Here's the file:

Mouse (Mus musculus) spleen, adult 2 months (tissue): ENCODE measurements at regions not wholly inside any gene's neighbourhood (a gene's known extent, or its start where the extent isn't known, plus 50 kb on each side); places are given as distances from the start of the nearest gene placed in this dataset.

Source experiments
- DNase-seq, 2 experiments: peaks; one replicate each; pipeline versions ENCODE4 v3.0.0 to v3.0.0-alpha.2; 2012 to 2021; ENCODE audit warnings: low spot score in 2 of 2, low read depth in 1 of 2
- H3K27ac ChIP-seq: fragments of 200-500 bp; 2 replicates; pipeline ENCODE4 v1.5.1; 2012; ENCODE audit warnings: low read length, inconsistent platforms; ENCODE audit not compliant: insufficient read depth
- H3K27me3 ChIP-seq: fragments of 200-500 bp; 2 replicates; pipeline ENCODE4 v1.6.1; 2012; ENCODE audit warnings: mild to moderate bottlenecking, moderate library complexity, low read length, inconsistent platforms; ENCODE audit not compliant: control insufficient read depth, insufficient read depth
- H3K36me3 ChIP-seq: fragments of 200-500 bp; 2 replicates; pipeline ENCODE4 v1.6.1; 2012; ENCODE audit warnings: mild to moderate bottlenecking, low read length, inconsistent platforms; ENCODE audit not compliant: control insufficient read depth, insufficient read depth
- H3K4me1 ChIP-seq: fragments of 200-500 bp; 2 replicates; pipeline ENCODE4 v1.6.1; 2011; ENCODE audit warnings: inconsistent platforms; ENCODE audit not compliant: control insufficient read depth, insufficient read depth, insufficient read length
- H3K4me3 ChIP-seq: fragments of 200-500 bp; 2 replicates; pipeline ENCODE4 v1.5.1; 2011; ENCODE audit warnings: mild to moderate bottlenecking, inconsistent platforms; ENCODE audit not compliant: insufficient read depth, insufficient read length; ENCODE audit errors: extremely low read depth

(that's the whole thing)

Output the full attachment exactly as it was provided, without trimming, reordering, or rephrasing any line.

Mouse (Mus musculus) spleen, adult 2 months (tissue): ENCODE measurements at regions not wholly inside any gene's neighbourhood (a gene's known extent, or its start where the extent isn't known, plus 50 kb on each side); places are given as distances from the start of the nearest gene placed in this dataset.

Source experiments
- DNase-seq, 2 experiments: peaks; one replicate each; pipeline versions ENCODE4 v3.0.0 to v3.0.0-alpha.2; 2012 to 2021; ENCODE audit warnings: low spot score in 2 of 2, low read depth in 1 of 2
- H3K27ac ChIP-seq: fragments of 200-500 bp; 2 replicates; pipeline ENCODE4 v1.5.1; 2012; ENCODE audit warnings: low read length, inconsistent platforms; ENCODE audit not compliant: insufficient read depth
- H3K27me3 ChIP-seq: fragments of 200-500 bp; 2 replicates; pipeline ENCODE4 v1.6.1; 2012; ENCODE audit warnings: mild to moderate bottlenecking, moderate library complexity, low read length, inconsistent platforms; ENCODE audit not compliant: control insufficient read depth, insufficient read depth
- H3K36me3 ChIP-seq: fragments of 200-500 bp; 2 replicates; pipeline ENCODE4 v1.6.1; 2012; ENCODE audit warnings: mild to moderate bottlenecking, low read length, inconsistent platforms; ENCODE audit not compliant: control insufficient read depth, insufficient read depth
- H3K4me1 ChIP-seq: fragments of 200-500 bp; 2 replicates; pipeline ENCODE4 v1.6.1; 2011; ENCODE audit warnings: inconsistent platforms; ENCODE audit not compliant: control insufficient read depth, insufficient read depth, insufficient read length
- H3K4me3 ChIP-seq: fragments of 200-500 bp; 2 replicates; pipeline ENCODE4 v1.5.1; 2011; ENCODE audit warnings: mild to moderate bottlenecking, inconsistent platforms; ENCODE audit not compliant: insufficient read depth, insufficient read length; ENCODE audit errors: extremely low read depth